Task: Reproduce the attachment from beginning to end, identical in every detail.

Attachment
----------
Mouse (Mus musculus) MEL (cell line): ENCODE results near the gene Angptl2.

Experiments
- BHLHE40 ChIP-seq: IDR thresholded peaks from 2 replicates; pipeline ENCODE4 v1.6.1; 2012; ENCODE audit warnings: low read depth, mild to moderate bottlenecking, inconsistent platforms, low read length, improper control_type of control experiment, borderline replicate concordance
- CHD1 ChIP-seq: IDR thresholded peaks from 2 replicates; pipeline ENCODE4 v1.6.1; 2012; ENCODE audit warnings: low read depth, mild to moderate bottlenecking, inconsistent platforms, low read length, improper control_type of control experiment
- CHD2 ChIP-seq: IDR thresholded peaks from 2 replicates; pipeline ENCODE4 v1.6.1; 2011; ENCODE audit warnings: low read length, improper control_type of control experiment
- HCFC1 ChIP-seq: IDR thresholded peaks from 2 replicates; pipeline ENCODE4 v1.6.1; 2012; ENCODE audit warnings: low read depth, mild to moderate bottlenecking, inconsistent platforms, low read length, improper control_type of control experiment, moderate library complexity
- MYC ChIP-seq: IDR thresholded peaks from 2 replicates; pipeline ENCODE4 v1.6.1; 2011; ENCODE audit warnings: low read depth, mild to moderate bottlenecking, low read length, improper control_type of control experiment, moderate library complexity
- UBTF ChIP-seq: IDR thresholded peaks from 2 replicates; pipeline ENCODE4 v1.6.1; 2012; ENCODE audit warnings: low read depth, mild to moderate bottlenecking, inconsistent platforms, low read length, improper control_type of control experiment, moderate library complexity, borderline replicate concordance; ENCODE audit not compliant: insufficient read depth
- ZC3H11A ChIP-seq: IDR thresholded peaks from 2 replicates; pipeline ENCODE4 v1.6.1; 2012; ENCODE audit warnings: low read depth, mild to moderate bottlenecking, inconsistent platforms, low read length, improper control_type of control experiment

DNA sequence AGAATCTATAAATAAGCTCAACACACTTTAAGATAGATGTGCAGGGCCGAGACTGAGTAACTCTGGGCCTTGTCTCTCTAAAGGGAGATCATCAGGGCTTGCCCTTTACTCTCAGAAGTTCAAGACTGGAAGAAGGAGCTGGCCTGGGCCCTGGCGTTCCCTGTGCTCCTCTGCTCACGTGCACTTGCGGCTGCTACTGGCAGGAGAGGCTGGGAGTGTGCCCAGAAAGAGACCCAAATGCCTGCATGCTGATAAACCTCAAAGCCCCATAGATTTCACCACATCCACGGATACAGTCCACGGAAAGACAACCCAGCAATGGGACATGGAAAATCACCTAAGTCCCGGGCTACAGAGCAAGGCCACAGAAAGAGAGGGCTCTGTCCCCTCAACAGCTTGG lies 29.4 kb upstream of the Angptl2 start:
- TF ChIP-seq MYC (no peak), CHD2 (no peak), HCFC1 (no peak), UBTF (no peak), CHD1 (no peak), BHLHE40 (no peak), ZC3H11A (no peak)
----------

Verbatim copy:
Mouse (Mus musculus) MEL (cell line): ENCODE results near the gene Angptl2.

Experiments
- BHLHE40 ChIP-seq: IDR thresholded peaks from 2 replicates; pipeline ENCODE4 v1.6.1; 2012; ENCODE audit warnings: low read depth, mild to moderate bottlenecking, inconsistent platforms, low read length, improper control_type of control experiment, borderline replicate concordance
- CHD1 ChIP-seq: IDR thresholded peaks from 2 replicates; pipeline ENCODE4 v1.6.1; 2012; ENCODE audit warnings: low read depth, mild to moderate bottlenecking, inconsistent platforms, low read length, improper control_type of control experiment
- CHD2 ChIP-seq: IDR thresholded peaks from 2 replicates; pipeline ENCODE4 v1.6.1; 2011; ENCODE audit warnings: low read length, improper control_type of control experiment
- HCFC1 ChIP-seq: IDR thresholded peaks from 2 replicates; pipeline ENCODE4 v1.6.1; 2012; ENCODE audit warnings: low read depth, mild to moderate bottlenecking, inconsistent platforms, low read length, improper control_type of control experiment, moderate library complexity
- MYC ChIP-seq: IDR thresholded peaks from 2 replicates; pipeline ENCODE4 v1.6.1; 2011; ENCODE audit warnings: low read depth, mild to moderate bottlenecking, low read length, improper control_type of control experiment, moderate library complexity
- UBTF ChIP-seq: IDR thresholded peaks from 2 replicates; pipeline ENCODE4 v1.6.1; 2012; ENCODE audit warnings: low read depth, mild to moderate bottlenecking, inconsistent platforms, low read length, improper control_type of control experiment, moderate library complexity, borderline replicate concordance; ENCODE audit not compliant: insufficient read depth
- ZC3H11A ChIP-seq: IDR thresholded peaks from 2 replicates; pipeline ENCODE4 v1.6.1; 2012; ENCODE audit warnings: low read depth, mild to moderate bottlenecking, inconsistent platforms, low read length, improper control_type of control experiment

DNA sequence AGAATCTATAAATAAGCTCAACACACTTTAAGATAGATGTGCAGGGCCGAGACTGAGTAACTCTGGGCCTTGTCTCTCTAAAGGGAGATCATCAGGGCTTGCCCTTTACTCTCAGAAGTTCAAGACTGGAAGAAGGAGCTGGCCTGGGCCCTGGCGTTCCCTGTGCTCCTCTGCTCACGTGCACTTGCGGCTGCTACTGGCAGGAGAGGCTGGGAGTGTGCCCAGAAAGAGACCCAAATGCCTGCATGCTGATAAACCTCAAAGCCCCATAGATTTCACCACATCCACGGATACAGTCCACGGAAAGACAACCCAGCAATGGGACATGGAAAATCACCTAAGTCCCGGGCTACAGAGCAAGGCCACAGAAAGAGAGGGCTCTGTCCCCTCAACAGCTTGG lies 29.4 kb upstream of the Angptl2 start:
- TF ChIP-seq MYC (no peak), CHD2 (no peak), HCFC1 (no peak), UBTF (no peak), CHD1 (no peak), BHLHE40 (no peak), ZC3H11A (no peak)